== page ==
Difficulties may arise with the language barrier for non-English speakers because programming in Python is similar to writing an algorithm in English. However, this is an excellent reason to get acquainted with it early.

3. You may already have Python installed on your computer

The Python distribution is included by default in many operating systems. On a Mac or Linux, for example, all you have to do is type python in a terminal or open a page with an online Python interpreter. This “embeddedness” will show that you can do programming whenever and wherever you want, just for fun.

4. Write your own program

If you know how to program, write a simple game that you will not be bored to play together. For example, who will guess the fastest number from a predetermined range (with hints of “more / less” in case of failure.)

If the child is interested, you can go through the program code line by line, explaining what this or that part of the code does. When the child asks what will happen if you change something, you should not only explain but also show the result. In this way, you will gradually get the game continued in a new way: change the code – run – check the result.

5. Try something simple but not boring together

Next, you can write something from scratch together, breaking down common programming concepts. There’s not much point in starting with an explanation of variable types and other not-very-appealing things (it’s easy to get familiar with that as you go along). It is better to consider a small script that combines a few (but not too many) ideas.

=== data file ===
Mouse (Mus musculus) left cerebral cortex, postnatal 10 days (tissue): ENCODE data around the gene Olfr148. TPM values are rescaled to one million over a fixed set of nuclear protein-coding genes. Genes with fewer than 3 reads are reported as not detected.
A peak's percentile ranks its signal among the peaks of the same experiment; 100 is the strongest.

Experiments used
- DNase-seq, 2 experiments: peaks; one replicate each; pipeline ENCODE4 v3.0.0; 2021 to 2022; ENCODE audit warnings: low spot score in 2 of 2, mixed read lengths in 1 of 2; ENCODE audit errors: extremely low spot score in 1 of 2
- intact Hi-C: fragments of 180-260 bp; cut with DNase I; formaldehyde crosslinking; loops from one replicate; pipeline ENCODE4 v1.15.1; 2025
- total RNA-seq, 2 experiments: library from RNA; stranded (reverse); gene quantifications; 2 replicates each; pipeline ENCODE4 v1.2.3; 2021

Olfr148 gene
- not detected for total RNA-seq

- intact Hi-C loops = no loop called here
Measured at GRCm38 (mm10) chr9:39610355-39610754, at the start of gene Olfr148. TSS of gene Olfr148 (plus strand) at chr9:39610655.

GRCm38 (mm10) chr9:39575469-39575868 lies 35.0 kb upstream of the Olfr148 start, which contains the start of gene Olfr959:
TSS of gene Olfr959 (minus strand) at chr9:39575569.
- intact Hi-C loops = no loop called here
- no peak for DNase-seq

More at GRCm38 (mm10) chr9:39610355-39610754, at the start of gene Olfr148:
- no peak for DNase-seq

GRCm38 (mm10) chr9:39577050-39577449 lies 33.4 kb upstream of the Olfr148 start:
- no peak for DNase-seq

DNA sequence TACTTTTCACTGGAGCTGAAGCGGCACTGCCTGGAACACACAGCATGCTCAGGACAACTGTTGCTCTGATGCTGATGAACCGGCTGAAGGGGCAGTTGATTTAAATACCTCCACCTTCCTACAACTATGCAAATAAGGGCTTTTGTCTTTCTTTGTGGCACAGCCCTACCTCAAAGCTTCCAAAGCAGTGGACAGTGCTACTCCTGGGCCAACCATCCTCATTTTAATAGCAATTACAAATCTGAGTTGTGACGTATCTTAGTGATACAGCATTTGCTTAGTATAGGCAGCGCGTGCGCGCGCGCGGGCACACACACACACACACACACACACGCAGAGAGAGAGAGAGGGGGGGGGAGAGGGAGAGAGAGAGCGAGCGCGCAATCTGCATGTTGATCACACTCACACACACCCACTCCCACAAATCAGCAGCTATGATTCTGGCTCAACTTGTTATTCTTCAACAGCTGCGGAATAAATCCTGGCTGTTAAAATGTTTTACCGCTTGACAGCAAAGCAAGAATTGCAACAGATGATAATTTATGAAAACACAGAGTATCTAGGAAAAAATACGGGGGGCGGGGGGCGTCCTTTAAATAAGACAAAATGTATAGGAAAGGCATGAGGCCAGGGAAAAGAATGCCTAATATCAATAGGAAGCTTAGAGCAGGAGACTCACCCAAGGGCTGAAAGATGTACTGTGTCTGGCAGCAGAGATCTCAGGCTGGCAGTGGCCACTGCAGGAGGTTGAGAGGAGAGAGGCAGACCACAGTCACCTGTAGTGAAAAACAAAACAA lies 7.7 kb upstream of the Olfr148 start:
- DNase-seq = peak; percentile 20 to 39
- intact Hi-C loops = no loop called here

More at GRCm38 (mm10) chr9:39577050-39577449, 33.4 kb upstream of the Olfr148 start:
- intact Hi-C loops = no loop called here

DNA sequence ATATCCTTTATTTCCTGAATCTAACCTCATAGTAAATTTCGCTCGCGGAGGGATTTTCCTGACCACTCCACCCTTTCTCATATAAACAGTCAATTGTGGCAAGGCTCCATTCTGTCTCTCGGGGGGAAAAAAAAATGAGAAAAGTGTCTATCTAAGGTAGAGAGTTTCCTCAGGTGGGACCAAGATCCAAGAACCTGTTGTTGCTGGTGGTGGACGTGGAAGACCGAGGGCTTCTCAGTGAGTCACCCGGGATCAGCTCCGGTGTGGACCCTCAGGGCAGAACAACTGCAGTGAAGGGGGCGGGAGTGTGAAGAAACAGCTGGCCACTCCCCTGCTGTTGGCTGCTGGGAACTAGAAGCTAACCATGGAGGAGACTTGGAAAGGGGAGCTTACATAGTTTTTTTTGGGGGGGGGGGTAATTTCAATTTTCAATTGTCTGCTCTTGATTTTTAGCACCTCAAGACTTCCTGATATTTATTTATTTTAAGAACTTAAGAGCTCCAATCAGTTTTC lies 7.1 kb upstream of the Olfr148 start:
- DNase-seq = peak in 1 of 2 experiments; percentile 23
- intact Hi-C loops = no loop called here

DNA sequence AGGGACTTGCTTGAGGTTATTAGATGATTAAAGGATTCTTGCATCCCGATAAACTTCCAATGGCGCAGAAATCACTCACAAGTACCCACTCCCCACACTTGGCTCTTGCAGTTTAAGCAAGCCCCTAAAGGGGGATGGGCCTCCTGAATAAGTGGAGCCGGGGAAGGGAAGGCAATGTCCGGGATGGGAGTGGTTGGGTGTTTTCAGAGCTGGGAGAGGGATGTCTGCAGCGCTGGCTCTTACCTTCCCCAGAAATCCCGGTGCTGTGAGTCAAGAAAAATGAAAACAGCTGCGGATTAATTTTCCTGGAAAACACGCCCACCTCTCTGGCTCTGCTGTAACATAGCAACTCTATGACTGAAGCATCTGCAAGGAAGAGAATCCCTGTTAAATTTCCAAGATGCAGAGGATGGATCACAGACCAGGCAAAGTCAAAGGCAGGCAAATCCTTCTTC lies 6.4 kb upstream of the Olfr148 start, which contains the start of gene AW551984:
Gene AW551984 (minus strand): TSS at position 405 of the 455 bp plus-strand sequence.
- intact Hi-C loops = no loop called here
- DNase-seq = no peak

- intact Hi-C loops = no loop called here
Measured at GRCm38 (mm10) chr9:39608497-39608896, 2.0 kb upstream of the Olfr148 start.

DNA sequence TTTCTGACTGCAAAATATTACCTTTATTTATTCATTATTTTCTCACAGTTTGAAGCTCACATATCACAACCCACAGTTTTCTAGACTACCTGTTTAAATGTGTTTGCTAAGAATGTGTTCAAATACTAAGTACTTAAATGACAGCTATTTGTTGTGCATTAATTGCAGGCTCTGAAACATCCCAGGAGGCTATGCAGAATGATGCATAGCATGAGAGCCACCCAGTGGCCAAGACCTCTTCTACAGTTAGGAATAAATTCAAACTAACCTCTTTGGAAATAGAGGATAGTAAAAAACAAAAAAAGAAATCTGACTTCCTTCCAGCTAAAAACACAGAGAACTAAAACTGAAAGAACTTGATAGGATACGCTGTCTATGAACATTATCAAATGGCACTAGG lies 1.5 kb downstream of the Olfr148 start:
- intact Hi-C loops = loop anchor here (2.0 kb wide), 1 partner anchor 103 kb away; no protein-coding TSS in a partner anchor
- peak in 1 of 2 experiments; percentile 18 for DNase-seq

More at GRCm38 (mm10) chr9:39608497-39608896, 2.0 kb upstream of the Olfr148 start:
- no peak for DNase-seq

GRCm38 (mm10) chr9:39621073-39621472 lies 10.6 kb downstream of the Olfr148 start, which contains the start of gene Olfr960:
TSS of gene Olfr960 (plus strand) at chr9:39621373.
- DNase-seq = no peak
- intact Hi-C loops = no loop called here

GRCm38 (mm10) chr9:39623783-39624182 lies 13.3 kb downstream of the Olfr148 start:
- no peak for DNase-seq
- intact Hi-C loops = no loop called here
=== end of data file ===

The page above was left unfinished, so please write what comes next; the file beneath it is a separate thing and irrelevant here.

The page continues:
For example, there is a countdown to launch a rocket, and you have to write the word “Let’s go” at the end. The following ideas are introduced at the same time:

  • a variable that takes values
  • a “for” (or “while”) loop
  • a range object (for example, range(10, 1, -1))
  • “if else” clause
  • output the string to the screen with the function “print”

When explaining, try to keep a balance. On the one hand, your comments should not be too detailed; on the other – you can not let the program instructions turn into a set of magic spells. To check the understanding, you can offer to edit the code so that the result of its execution has changed. For example, start counting with five instead of ten in the model above.

If the child makes a mistake, do not tell them in advance. It is better to deal with the error message together so that, in such cases, the student feels more confident and doesn’t give up. Make sure that the child is aware of how the program is executed. You can ask them to describe in words why this or that is needed.